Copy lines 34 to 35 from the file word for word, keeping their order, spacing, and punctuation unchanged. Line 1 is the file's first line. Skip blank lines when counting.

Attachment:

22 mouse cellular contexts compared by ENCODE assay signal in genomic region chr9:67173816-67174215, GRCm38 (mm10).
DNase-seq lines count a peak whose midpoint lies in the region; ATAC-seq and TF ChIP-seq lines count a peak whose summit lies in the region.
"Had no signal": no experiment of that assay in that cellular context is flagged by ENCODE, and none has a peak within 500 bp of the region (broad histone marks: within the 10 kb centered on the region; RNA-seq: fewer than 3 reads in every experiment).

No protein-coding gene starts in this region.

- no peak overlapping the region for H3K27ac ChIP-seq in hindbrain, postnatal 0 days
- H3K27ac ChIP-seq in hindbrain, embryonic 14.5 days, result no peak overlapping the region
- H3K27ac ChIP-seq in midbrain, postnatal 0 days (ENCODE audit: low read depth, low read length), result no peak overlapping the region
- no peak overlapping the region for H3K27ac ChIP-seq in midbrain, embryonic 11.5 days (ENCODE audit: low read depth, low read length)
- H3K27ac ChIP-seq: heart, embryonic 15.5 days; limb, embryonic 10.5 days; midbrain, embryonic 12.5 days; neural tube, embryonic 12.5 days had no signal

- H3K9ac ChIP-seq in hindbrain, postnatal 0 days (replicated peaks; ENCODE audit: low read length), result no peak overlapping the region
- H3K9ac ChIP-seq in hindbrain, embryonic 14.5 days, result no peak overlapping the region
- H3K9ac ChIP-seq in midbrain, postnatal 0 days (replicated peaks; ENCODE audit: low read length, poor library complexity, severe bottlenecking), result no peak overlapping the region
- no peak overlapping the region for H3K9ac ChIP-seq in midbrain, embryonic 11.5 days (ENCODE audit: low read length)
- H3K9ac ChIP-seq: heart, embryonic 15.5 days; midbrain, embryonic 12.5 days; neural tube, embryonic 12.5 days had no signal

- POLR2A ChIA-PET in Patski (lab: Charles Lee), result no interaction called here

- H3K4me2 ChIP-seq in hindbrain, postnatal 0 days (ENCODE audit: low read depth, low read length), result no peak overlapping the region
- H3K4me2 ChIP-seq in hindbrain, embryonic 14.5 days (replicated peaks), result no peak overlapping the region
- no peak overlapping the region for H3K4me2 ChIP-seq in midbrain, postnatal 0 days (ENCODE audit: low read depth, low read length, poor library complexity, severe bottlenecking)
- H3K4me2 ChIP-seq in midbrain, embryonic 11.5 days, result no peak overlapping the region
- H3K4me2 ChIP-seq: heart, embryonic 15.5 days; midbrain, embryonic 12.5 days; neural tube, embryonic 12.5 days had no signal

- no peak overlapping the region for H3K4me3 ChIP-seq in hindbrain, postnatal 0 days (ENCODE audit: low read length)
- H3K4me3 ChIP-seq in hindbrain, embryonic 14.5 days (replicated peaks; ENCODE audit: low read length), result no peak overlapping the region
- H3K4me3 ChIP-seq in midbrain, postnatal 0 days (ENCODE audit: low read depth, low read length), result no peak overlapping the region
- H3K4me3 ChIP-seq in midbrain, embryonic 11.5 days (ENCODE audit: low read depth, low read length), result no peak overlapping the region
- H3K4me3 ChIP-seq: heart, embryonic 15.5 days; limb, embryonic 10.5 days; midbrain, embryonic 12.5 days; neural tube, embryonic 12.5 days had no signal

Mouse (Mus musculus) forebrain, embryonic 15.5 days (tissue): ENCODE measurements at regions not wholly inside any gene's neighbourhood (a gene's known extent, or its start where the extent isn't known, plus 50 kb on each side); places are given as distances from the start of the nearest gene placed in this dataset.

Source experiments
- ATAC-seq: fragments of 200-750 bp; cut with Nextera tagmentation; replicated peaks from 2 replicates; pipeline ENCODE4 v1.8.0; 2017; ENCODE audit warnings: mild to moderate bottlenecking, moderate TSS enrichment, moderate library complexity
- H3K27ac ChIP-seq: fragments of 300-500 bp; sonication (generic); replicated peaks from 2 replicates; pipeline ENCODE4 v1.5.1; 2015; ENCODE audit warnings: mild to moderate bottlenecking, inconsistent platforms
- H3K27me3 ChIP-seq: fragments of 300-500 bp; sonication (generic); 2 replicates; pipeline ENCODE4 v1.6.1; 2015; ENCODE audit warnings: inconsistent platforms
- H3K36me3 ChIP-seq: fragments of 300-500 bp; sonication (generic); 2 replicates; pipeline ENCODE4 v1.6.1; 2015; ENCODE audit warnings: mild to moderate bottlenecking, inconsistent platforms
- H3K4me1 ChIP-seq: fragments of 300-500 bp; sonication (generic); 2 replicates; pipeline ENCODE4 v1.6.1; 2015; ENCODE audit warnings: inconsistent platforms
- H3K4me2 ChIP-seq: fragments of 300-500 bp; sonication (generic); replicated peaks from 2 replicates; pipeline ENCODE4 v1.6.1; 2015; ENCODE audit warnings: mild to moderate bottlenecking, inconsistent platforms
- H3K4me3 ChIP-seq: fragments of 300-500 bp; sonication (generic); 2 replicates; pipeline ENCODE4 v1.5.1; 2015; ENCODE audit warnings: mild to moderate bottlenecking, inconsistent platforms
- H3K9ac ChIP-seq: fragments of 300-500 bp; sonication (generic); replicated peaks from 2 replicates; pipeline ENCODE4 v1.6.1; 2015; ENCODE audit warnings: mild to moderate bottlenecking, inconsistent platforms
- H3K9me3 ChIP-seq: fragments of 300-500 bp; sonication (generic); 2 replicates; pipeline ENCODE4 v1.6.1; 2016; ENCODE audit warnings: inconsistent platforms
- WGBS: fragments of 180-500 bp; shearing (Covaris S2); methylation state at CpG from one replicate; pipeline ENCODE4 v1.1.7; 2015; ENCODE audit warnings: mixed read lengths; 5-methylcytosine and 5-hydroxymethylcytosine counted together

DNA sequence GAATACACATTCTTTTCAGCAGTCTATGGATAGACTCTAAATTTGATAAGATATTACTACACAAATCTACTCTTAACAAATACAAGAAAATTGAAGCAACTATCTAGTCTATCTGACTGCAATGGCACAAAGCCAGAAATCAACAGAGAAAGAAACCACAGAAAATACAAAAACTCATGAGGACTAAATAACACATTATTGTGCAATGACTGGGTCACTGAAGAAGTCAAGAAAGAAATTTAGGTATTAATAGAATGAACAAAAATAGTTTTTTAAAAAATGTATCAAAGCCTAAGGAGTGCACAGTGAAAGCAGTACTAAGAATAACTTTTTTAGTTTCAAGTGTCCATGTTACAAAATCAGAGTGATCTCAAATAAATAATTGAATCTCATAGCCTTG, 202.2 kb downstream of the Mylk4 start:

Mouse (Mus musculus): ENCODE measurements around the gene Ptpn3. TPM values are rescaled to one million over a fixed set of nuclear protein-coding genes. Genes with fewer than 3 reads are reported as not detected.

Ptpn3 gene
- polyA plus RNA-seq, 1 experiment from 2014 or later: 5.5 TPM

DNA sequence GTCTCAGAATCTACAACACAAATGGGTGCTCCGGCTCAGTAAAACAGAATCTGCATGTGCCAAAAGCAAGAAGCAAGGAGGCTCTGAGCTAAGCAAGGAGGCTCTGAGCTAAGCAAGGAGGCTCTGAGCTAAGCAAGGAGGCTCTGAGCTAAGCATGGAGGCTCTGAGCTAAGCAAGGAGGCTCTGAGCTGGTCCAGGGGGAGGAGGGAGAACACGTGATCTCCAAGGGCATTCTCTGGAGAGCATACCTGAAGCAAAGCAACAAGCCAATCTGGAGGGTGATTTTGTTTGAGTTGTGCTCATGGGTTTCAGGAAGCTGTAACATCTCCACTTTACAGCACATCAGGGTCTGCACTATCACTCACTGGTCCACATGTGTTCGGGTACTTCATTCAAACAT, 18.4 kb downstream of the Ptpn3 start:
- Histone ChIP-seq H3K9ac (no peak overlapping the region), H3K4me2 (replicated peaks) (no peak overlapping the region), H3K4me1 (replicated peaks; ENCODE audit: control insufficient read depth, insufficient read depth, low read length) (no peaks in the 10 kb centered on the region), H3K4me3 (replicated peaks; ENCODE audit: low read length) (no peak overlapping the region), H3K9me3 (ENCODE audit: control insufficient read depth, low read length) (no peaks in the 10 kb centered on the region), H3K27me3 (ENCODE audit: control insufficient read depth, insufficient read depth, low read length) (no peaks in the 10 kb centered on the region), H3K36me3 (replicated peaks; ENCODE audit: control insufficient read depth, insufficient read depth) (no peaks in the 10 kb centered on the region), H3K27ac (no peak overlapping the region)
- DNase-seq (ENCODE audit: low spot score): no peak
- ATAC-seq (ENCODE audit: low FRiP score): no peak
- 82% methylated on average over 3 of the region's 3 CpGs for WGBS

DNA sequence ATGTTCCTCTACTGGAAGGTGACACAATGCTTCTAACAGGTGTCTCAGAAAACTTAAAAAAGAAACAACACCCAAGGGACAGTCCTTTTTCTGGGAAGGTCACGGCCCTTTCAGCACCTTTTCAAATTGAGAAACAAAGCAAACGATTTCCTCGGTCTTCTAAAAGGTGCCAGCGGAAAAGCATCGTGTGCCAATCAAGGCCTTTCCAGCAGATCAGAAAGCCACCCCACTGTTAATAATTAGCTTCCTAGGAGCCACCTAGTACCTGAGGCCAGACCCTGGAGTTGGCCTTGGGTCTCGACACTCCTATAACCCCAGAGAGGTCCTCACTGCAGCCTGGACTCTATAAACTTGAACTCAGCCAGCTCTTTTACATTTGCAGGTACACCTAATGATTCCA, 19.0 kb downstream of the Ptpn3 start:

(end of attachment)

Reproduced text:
- H3K4me3 ChIP-seq: fragments of 300-500 bp; sonication (generic); 2 replicates; pipeline ENCODE4 v1.5.1; 2015; ENCODE audit warnings: mild to moderate bottlenecking, inconsistent platforms
- H3K9ac ChIP-seq: fragments of 300-500 bp; sonication (generic); replicated peaks from 2 replicates; pipeline ENCODE4 v1.6.1; 2015; ENCODE audit warnings: mild to moderate bottlenecking, inconsistent platforms